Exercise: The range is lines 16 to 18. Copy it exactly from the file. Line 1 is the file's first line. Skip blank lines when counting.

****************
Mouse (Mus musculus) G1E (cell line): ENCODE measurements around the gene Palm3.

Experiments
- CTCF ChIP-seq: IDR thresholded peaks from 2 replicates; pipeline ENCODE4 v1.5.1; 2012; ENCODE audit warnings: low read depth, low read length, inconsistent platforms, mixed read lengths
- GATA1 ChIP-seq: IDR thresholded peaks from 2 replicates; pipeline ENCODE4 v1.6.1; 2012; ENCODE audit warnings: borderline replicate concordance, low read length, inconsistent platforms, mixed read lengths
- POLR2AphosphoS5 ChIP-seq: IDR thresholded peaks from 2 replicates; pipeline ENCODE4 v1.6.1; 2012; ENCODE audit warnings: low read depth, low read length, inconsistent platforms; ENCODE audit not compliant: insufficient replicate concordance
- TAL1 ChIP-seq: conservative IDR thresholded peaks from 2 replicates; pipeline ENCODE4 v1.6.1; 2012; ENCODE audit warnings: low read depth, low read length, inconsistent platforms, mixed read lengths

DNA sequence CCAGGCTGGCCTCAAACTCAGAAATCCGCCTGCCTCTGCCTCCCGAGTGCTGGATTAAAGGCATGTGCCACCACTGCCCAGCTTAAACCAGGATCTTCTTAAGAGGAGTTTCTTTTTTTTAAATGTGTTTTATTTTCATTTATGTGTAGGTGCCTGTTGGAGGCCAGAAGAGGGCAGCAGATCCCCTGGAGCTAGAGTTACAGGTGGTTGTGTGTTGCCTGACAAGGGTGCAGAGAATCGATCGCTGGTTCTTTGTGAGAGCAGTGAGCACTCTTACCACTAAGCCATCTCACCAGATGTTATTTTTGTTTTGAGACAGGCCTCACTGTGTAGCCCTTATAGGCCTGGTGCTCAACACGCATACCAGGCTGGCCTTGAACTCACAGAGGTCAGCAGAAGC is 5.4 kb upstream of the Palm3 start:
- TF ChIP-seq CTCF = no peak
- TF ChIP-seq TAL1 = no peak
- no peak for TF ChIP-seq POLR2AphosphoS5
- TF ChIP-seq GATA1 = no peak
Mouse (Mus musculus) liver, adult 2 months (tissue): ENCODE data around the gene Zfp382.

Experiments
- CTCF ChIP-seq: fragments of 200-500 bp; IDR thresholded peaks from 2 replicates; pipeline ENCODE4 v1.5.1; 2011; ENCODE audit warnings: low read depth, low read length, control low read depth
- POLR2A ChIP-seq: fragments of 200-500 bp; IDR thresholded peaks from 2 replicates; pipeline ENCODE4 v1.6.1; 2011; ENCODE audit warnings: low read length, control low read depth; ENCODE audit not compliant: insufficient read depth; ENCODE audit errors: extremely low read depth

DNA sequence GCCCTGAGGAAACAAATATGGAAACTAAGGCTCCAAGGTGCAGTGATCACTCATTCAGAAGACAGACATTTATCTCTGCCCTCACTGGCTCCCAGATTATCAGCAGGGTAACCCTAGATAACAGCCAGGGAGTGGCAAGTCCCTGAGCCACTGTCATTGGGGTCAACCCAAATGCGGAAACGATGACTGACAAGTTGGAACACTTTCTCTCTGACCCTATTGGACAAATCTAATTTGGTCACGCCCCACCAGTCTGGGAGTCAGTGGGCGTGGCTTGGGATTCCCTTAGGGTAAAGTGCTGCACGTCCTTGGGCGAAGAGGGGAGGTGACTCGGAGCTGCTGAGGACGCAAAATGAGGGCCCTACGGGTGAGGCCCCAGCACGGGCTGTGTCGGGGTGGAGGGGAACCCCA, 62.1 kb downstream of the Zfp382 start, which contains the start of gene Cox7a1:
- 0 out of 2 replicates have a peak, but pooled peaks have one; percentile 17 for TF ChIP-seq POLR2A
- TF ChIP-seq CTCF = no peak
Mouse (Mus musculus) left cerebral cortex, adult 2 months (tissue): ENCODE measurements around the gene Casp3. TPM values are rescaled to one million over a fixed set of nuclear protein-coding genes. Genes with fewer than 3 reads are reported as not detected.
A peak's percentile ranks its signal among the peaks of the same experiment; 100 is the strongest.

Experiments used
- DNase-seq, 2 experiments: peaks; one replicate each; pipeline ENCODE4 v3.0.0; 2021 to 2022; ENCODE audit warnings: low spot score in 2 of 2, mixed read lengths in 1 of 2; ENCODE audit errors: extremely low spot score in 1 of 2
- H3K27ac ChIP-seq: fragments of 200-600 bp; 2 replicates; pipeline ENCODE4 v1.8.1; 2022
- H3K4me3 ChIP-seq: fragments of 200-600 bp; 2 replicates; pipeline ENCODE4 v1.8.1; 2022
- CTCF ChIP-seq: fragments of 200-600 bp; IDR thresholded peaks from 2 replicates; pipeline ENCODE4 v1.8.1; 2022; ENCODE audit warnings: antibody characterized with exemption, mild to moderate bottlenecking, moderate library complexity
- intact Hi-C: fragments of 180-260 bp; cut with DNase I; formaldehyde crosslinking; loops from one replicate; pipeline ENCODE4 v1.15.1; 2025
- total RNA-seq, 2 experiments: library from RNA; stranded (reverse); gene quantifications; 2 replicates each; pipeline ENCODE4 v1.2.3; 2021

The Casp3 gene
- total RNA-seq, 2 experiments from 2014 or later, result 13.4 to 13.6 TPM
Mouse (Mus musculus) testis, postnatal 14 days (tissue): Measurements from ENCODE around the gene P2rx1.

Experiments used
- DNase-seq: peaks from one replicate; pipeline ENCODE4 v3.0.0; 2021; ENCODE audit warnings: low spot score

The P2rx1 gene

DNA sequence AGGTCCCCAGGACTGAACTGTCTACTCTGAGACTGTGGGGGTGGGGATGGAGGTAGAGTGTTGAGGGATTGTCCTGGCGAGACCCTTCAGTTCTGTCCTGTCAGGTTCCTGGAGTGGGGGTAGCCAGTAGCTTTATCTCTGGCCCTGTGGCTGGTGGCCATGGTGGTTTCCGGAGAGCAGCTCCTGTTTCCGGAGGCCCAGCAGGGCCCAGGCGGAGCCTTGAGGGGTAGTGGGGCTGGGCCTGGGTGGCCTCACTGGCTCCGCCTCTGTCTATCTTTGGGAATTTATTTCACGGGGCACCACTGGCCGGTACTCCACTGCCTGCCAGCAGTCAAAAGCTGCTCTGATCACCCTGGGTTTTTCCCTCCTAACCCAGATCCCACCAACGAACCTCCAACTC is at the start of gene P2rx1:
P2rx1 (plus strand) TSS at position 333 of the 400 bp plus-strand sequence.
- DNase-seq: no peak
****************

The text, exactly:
DNA sequence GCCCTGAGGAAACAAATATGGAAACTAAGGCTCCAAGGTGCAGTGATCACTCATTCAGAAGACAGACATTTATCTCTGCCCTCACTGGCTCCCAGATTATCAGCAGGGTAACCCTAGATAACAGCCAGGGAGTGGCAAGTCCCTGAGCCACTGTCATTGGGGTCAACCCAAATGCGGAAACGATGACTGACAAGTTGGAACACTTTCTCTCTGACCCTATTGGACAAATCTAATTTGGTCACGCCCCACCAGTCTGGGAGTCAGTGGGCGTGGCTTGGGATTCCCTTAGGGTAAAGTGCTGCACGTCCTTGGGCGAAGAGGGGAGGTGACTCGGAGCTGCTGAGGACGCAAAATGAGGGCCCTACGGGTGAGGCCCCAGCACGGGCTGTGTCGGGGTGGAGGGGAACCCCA, 62.1 kb downstream of the Zfp382 start, which contains the start of gene Cox7a1:
- 0 out of 2 replicates have a peak, but pooled peaks have one; percentile 17 for TF ChIP-seq POLR2A
- TF ChIP-seq CTCF = no peak